Churchill tour operators say new boat rules are whale of a problem
Churchill tour operators optimistic MP Shelly Glover will help them get exemption
Northern tour operators say new federal regulations meant to protect marine mammals could put them out of business.
Wally Daudrich, president of the Beluga Whale Tourism Association and owner of the Lazy Bear Lodge in Churchill,
says the rules prohibit boats from approaching belugas any closer than 50 metres.
Daudrich says that's impossible.
"As soon as our boats are in the water it's usually a matter of minutes that pods of beluga whales [approach]," he said Wednesday. "It's impossible not to see beluga whales when you look at the [Churchill] river here in July and August. It almost looks like it's storming out because it looks like white caps, but it's actually ... beluga whales. It's not unusual to go out for a three hour tour and see a thousand whales."
Daudrich says originally the federal government said tour operators had to keep a distance of 100 metres, they've come down to 50 for Churchill operators, but even 50 is unrealistic.
We consider the whales our business partners.- Wally Daudrich, Lazy Bear Tours
"What DFO is doing is essentially taking international regulations which have already been applied to the east coast and the west coast which is dramatically different in the essence of what kind of whale watching happens there."
He says the difference between belugas and the kinds of whales on the east and west coasts is that belugas are very curious. And they are far more numerous than whales in other areas.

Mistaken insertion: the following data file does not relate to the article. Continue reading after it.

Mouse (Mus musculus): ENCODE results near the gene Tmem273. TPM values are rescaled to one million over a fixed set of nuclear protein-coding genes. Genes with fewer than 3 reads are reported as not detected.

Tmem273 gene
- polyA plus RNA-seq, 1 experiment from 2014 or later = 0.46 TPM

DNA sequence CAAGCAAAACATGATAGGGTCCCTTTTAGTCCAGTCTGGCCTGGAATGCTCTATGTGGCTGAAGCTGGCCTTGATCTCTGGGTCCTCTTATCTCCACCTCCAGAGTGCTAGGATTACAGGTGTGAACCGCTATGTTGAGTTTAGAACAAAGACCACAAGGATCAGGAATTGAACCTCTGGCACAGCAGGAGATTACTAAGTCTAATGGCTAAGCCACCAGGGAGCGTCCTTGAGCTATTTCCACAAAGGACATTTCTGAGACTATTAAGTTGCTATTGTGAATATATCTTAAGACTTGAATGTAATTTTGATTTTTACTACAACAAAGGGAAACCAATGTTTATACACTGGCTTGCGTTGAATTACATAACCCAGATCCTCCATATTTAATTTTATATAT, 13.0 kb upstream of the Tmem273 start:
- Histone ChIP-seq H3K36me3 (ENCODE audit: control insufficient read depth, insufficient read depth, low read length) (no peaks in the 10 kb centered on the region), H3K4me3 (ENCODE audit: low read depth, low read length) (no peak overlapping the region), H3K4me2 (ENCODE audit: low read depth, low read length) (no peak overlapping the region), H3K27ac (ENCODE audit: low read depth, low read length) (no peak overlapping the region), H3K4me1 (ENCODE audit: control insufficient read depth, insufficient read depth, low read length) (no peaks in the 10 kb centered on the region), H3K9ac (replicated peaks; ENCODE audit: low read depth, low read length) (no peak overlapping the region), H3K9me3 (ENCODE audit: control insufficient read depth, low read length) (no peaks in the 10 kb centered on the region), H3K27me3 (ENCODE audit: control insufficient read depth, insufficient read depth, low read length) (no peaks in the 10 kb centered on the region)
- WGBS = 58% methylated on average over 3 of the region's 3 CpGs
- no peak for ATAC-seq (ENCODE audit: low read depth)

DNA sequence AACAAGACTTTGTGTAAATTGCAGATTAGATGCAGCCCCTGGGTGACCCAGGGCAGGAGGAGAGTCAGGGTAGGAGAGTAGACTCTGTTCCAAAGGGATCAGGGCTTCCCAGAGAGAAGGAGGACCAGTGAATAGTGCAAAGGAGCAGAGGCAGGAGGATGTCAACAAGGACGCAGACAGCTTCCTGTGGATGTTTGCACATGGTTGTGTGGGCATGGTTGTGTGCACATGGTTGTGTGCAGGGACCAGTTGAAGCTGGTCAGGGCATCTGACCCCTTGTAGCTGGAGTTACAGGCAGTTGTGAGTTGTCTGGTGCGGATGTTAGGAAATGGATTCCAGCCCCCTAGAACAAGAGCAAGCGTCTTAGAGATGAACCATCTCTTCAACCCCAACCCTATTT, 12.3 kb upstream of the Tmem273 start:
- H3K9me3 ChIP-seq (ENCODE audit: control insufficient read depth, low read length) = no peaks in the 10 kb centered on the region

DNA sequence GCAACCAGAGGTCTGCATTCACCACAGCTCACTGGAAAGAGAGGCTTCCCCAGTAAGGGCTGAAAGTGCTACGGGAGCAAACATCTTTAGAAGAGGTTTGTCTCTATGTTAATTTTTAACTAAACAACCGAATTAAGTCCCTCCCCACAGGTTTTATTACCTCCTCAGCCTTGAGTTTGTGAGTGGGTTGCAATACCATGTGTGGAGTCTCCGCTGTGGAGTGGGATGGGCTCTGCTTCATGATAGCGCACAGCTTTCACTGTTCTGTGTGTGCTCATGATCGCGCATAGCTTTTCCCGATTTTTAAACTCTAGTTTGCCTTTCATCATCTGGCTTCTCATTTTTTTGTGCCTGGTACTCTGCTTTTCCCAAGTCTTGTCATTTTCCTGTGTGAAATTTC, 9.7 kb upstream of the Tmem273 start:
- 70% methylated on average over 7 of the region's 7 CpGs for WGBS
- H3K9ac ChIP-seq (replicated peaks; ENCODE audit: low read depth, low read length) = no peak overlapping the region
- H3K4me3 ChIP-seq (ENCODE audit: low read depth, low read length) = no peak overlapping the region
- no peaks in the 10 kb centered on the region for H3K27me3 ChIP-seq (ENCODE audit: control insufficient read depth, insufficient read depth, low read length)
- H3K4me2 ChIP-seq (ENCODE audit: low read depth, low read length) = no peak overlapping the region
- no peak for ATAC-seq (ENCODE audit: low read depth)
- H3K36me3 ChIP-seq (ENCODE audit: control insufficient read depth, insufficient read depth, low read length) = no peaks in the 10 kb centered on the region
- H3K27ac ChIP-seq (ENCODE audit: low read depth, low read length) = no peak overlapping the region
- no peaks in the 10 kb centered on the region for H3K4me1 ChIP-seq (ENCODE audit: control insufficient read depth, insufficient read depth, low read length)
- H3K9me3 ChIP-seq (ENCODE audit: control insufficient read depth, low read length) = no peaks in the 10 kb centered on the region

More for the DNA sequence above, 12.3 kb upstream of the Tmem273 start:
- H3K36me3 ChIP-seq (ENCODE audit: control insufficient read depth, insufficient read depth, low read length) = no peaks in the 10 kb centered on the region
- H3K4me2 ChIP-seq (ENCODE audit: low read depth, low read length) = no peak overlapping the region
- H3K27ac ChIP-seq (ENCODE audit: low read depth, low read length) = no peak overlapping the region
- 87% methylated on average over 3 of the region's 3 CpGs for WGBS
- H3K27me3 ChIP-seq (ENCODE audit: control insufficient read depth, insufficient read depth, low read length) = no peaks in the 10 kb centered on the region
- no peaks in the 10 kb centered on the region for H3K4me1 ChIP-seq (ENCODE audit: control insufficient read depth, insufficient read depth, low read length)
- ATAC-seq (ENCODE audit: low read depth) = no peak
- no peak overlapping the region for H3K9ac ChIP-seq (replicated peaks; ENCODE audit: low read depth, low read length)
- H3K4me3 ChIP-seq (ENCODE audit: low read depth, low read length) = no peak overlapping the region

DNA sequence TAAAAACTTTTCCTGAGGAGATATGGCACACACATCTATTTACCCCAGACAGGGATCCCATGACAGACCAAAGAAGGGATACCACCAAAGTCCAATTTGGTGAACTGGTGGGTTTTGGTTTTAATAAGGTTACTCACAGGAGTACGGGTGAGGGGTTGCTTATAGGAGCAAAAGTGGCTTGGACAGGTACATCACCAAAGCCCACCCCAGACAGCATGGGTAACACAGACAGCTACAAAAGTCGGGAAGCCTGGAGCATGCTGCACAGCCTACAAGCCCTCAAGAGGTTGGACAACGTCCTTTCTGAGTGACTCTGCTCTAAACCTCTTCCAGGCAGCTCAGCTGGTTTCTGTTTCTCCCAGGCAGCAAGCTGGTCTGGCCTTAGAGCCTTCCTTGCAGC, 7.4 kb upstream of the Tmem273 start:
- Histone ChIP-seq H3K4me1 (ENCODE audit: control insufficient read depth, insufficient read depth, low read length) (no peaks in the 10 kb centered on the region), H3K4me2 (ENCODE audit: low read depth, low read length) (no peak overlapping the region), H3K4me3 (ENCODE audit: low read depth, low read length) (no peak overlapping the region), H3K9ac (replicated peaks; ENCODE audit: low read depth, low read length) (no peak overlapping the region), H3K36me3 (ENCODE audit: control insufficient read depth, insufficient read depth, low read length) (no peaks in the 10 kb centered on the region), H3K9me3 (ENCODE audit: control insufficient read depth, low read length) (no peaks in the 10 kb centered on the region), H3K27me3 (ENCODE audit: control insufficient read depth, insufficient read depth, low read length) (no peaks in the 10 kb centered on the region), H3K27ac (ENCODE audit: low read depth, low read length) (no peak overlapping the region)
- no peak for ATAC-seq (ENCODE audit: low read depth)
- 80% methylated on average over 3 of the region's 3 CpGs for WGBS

"The beluga whale population is estimated at just under 60,000, which makes it the largest concentration of whales in the world," he said.
"When we talked to the Department of Fisheries and Oceans back in 2004, we explained to them that if we abide by the regulations ... we would be breaking the law as soon as we put our boats in the water because literally right on our tails, we get out on the water [and] the beluga whales are right there."
'[Shelly Glover's] on board to helping us ask for a complete exemption for our area."-Dwight Allen, Sea North Tours
He said eco-tourism is now a thriving business, thanks in part to Travel Manitoba which has promoted Churchill, but the new regulations threaten that.
Daudrich says Churchill's three operators, Sea North Tours, Churchill Wild Seal River Heritage Lodge, and his own business, know what they're doing and want a say in how they are regulated.
"We have 100 years combined experience in the eco-tourism industry," he said. "We consider the whales our business partners."
MP's visit sparks hope for exemption
Dwight Allen, who runs Sea North Tours, says he's optimistic the issue will be resolved after Manitoba MP Shelly Glover visited Churchill Wednesday afternoon, giving tour operators the chance to plead their case.
Allen says Glover got their message.
"I was very surprised that Shelly Glover was receptive to us," he said. "She's on board to helping us ask for a complete exemption for our area."
Allen says Glover has been in Churchill before and has seen first-hand how the belugas approach the boats.
"She understands where we're coming from," he said.
He said it's not just tour operators lobbying for the change.
"We have our community behind us. We have Travel Manitoba. We have a lot of support," he said. "Yes, I am feeling confident we are going to be able to achieve our goals as being exempted."